- Anze Kopitar, Los Angeles Kings: It took a little bit for Kopitar to get into the groove last season, as he underwent knee surgery just before the season began. So for this reason I would excuse his subpar goal total from last season. It wasn’t a totally lost campaign, as he still had 32 assists, but 10 goals certainly wasn’t what Fantasy owners were looking for.
- Patrice Bergeron, Boston Bruins: Bergeron has come a long way since overcoming a severe concussion that cost him most of the 2007-08 season. When it comes to concussions there is always some worry that he is just one hit away from IR. But Bergeron has been able to avoid that fate, as he has only missed 18 games over the past four seasons.
- Tyler Seguin, Dallas Stars: Why was Seguin, a potential superstar, traded out of Boston? Well, that depends upon whom you believe. Boston will tell you they dealt him because he was playing out of place on wing rather than his natural center, but there have always been plenty of rumors that Seguin needs to grow up, that his immaturity is preventing him from becoming the player he should be. If this last part is true, then Dallas may be getting more than they bargained for.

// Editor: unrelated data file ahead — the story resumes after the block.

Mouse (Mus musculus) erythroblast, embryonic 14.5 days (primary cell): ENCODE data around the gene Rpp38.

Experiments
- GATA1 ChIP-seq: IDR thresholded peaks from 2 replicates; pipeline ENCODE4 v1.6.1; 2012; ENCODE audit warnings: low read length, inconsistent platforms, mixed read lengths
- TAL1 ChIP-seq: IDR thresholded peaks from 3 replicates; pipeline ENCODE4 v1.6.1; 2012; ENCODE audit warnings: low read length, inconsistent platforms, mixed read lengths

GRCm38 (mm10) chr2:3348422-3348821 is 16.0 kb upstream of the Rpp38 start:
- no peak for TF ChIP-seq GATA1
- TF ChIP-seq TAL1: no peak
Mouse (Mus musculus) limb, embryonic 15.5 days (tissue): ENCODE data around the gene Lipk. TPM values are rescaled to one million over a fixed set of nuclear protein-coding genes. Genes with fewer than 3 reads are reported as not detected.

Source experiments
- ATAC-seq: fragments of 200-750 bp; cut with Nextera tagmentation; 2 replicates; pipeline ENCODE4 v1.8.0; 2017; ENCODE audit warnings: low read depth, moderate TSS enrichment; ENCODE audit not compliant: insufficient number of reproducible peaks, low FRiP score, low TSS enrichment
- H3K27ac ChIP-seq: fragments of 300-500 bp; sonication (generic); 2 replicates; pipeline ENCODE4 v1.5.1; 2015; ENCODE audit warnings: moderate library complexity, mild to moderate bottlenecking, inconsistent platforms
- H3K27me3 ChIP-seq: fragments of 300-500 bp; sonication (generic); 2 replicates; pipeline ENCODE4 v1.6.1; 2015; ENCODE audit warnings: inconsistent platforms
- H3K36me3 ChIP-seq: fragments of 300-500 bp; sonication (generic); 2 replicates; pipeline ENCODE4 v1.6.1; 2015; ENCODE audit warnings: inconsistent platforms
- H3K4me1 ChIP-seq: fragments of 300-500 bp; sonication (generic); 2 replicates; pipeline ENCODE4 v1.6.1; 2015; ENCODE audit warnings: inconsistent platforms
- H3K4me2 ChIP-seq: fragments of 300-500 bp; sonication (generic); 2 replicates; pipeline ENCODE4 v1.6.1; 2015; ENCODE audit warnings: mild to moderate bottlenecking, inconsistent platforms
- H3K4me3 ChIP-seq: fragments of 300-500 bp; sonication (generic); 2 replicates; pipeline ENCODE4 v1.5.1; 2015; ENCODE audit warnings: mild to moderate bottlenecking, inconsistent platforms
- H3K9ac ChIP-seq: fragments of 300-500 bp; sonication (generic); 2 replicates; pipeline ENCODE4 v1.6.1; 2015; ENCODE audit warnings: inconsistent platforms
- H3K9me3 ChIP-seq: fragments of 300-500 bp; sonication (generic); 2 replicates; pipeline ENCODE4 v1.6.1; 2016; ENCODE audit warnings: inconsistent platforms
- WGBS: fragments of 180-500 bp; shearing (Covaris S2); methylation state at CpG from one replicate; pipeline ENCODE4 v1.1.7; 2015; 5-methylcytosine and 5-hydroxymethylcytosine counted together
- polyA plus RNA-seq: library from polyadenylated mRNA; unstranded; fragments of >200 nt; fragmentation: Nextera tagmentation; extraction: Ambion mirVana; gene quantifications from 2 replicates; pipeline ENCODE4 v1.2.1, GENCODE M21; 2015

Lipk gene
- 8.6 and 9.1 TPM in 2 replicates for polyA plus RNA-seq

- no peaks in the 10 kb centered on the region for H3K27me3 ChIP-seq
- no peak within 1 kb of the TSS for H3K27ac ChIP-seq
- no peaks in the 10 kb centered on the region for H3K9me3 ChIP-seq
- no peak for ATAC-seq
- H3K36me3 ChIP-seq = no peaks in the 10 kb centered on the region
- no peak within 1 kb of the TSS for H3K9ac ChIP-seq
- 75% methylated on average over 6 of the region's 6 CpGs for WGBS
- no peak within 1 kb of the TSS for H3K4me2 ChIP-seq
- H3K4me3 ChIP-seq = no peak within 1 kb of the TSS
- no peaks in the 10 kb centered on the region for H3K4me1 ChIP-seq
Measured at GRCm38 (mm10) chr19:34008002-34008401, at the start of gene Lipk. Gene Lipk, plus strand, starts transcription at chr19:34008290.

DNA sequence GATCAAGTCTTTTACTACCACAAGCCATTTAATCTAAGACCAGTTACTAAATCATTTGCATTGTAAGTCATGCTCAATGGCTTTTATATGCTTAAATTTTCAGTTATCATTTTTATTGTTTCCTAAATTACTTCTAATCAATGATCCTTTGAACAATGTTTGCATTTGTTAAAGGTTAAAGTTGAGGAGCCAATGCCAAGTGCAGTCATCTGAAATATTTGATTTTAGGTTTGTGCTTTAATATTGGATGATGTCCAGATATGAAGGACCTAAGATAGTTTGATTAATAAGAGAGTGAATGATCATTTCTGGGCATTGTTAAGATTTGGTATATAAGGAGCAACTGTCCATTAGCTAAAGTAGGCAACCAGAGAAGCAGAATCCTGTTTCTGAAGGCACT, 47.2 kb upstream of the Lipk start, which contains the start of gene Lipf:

- Jason Spezza, Ottawa Senators: Spezza might be a few spots higher if not for the fact that he missed just about all of last season with a back injury. The back is fine and he has a new toy in Bobby Ryan to play with. With a return to health, Spezza should go back to his 30-goal scoring ways.
- Joe Thornton, San Jose Sharks: Thornton’s Fantasy value has decreased along with his goal totals over the past four to five seasons. He has become a better NHL center than a Fantasy one. Sure he will pile up the assists, and plays on a line with Patrick Marleau and Joe Pavelski, but his average of less than two shots on goal over the past five seasons will prevent him from ever becoming a top Fantasy asset again.